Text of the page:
Pakistan's military is grappling with a deteriorating security situation along the Afghan border, amid a spike in attacks by pro-Taliban fighters and fears that al-Qaeda is regrouping in the region.
 
Deadly blast
 
As the crisis continued, a bomb killed at least four people and wounded 10 more at a market in South Waziristan's main town of Wana.
The bomb tore through a pharmacy on Sunday.
 
It apparently targeted Mita Khan, a tribal fighter who was wounded in the blast, an intelligence official said.
 
Khan is loyal to Maulvi Nazir, a pro-government tribal leader who has led deadly clashes to evict suspected Uzbek fighters from the area in the past, he said.
 
Fresh meeting
 
On Sunday, a delegation of some 60 tribal elders, religious leaders and local legislators met government officials in Wana, a day after talks with tribal fighters ended without signs of a breakthrough.
 
Major General Waheed Arshad, the army's chief spokesman, said: "Their deliberation is going on. Now let's wait and see what result it gets.
 

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The army says more than 150 soldiers have gone missing, trapped by fighting between pro-government tribesmen and Taliban-aligned fighters, although other officials say the troops were captured.
 
An intelligence official in the region told the Associated Press on Sunday that the fighters had seized 205 troops - 135 army soldiers and 70 paramilitary troops – as well as 20 military vehicles.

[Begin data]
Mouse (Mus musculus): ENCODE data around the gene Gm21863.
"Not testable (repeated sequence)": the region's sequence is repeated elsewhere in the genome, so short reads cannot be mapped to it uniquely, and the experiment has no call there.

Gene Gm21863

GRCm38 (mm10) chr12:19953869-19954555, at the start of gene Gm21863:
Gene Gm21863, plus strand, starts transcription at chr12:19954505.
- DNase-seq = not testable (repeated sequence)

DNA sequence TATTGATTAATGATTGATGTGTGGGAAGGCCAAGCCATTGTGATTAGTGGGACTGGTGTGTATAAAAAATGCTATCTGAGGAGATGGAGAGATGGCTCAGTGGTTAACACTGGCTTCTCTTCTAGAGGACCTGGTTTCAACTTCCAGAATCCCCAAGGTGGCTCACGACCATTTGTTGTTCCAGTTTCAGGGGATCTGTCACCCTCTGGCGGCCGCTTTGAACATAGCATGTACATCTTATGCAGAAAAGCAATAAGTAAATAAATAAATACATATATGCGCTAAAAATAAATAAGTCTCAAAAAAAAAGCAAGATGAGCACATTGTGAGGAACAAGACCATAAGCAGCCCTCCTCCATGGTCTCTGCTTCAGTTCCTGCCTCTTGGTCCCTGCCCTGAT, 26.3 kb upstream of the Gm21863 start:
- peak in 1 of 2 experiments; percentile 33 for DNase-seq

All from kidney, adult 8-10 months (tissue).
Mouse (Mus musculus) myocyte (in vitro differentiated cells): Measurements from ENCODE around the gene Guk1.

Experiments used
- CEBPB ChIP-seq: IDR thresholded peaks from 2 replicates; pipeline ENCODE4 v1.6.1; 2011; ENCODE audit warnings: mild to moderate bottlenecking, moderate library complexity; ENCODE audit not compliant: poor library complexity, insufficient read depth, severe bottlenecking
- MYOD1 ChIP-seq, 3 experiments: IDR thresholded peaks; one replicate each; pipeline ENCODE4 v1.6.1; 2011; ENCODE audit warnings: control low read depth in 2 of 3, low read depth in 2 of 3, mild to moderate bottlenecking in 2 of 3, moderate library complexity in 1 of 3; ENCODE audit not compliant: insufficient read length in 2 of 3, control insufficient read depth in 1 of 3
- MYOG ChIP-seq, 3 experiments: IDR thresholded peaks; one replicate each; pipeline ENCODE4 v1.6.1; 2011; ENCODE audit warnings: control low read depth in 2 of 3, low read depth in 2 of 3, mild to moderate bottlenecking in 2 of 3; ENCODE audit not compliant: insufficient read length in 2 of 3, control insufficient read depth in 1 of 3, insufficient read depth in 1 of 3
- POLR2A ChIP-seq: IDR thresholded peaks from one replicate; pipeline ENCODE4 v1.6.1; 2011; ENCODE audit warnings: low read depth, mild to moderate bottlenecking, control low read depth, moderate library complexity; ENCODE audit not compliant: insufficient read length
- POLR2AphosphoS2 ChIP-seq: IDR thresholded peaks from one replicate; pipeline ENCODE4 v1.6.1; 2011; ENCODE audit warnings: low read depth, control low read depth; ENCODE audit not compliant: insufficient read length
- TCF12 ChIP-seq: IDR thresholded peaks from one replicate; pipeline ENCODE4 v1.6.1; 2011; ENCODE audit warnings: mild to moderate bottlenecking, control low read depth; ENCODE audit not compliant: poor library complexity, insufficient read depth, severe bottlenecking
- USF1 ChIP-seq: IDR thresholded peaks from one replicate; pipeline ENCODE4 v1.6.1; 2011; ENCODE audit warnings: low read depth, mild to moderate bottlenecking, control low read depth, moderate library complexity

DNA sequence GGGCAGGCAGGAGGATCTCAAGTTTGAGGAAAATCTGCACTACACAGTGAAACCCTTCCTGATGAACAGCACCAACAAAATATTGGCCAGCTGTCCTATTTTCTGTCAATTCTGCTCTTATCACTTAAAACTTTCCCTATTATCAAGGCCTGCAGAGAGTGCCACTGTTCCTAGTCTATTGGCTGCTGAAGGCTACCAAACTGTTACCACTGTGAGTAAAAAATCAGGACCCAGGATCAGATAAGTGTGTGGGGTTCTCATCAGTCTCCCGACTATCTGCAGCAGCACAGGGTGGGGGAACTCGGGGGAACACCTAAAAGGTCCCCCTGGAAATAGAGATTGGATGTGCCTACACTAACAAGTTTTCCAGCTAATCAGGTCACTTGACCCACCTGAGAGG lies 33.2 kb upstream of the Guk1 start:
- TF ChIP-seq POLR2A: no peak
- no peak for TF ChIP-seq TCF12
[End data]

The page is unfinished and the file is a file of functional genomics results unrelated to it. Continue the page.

Ten other soldiers have been missing since late Saturday in Mohmand, another tribal area north of South Waziristan, Arshad said, but did not elaborate.
 
Zulfiqar Mehsud, a spokesman for tribal fighters in the region, claimed responsibility for the capture of soldiers both in South Waziristan and in Mohmand as retaliation for authorities violating a February 2005 peace deal.
 
'In our prisons'
 
Mehsud, a purported spokesman for Baitullah Mehsud, a powerful tribal leader who has been called South Waziristan's unofficial governor, said: "We have detained 300 security forces ... they are our in prisons.
 
"Unless the government comes back to the agreement ... there are no chances for the jirga [tribal council] to succeed."
 
"Unless the government comes back to the agreement ... there are no chances for the jirga [tribal council] to succeed"

Zulfiqar Mehsud, spokesman for South Waziristan tribal leader Baitullah Mehsud
Under the deal, Baitullah was granted amnesty in return for his promise not to attack security forces or harbour foreign fighters.
 
Pakistan's government had also agreed to end military activity in the region.
 
"The government should pull out army troops from the area and should not set up new security posts," Mehsud said.
 
The pro-Taliban fighters are also demanding the release of 15 suspected fighters who have been arrested in Pakistan in recent weeks, the intelligence official said.
 
Arshad said that he was not aware of any demands from the fighters.
 
He blamed them for violating the earlier peace deal by launching attacks on security forces.
 
Meanwhile, anti-government fighters have warned Pakistani soldiers to leave the region in pamphlets distributed in Mir Ali, a town in the neighbouring North Waziristan tribal area.
 
The pamphlets warned of suicide bombings against security forces.
 
"Now we will slaughter anyone we catch and we will rest only when we turn this place into Falluja," the pamphlets said, referring to the war-ravaged Iraqi city.